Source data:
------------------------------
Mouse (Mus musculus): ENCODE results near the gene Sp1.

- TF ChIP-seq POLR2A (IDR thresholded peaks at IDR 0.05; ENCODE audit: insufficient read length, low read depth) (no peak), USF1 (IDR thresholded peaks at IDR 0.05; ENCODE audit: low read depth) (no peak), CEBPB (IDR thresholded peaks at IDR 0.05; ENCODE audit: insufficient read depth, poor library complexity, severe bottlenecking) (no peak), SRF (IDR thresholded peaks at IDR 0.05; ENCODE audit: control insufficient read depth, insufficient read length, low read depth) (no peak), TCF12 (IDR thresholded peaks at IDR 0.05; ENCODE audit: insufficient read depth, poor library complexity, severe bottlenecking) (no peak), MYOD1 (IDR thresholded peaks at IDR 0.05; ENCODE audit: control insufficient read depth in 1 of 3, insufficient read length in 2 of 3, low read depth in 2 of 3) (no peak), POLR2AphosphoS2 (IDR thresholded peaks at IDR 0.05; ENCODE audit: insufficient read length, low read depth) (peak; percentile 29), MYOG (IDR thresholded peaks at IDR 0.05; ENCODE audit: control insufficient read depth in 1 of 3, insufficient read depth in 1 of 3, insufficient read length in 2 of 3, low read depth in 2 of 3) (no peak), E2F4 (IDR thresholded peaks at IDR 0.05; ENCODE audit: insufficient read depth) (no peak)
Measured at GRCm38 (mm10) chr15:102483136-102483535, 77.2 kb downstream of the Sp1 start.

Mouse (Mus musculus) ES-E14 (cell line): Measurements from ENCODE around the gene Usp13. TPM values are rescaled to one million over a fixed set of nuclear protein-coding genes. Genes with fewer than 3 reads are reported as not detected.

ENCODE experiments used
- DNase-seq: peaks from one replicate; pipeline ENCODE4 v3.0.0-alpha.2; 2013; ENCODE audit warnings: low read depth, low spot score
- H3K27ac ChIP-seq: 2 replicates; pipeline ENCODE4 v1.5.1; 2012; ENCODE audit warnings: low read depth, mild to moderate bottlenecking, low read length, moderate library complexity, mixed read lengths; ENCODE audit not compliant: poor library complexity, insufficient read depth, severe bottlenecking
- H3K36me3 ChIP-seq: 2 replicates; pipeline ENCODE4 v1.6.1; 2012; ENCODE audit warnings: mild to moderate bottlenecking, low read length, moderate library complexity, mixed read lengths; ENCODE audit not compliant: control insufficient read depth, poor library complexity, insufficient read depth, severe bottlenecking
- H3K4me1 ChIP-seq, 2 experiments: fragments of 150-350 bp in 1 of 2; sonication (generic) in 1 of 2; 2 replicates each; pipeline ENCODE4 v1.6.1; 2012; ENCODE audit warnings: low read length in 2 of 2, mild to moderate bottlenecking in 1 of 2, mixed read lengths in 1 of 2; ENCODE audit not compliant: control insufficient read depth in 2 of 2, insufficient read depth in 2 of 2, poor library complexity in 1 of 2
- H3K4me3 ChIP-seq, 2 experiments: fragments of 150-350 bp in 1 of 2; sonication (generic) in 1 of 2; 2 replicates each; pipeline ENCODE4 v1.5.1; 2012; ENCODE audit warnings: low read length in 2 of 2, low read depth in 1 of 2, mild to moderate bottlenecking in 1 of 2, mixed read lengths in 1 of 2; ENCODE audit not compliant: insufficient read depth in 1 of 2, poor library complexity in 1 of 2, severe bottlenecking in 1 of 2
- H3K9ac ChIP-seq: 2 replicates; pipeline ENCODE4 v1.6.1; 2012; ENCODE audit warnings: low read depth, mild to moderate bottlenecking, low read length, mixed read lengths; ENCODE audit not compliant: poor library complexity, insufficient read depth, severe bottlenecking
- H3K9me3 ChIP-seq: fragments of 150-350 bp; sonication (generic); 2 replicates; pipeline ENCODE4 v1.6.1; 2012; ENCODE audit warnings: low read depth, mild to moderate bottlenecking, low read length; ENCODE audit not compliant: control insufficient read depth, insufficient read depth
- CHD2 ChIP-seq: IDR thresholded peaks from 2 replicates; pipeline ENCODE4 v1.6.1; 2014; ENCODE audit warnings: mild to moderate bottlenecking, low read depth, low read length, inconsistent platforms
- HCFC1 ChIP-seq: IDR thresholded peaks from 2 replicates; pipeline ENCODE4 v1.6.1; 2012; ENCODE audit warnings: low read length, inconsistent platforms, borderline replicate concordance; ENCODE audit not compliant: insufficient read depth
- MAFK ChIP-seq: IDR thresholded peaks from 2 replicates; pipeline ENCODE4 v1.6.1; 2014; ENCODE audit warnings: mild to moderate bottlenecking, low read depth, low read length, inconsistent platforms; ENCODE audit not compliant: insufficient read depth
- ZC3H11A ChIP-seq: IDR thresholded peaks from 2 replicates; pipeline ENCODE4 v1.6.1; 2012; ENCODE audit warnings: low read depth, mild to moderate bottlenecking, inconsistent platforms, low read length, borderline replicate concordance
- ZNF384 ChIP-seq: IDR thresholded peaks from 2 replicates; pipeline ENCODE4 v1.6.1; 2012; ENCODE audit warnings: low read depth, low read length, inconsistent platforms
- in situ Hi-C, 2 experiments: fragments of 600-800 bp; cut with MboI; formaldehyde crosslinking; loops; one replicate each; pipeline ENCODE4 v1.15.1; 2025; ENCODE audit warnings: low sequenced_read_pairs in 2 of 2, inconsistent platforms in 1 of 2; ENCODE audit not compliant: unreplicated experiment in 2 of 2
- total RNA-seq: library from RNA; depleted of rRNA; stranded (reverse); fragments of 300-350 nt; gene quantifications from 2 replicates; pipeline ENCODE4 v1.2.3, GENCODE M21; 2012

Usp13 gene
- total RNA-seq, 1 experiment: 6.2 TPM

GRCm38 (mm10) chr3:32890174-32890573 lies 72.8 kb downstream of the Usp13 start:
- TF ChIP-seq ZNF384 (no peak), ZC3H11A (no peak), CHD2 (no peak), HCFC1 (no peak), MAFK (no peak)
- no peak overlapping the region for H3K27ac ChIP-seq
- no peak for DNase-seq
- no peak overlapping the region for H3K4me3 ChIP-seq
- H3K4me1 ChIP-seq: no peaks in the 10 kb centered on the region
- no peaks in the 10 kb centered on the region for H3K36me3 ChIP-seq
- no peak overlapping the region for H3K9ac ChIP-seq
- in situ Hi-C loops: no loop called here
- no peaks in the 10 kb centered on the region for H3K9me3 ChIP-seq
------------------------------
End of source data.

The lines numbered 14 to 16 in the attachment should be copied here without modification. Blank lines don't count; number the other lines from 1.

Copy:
- HCFC1 ChIP-seq: IDR thresholded peaks from 2 replicates; pipeline ENCODE4 v1.6.1; 2012; ENCODE audit warnings: low read length, inconsistent platforms, borderline replicate concordance; ENCODE audit not compliant: insufficient read depth
- MAFK ChIP-seq: IDR thresholded peaks from 2 replicates; pipeline ENCODE4 v1.6.1; 2014; ENCODE audit warnings: mild to moderate bottlenecking, low read depth, low read length, inconsistent platforms; ENCODE audit not compliant: insufficient read depth
- ZC3H11A ChIP-seq: IDR thresholded peaks from 2 replicates; pipeline ENCODE4 v1.6.1; 2012; ENCODE audit warnings: low read depth, mild to moderate bottlenecking, inconsistent platforms, low read length, borderline replicate concordance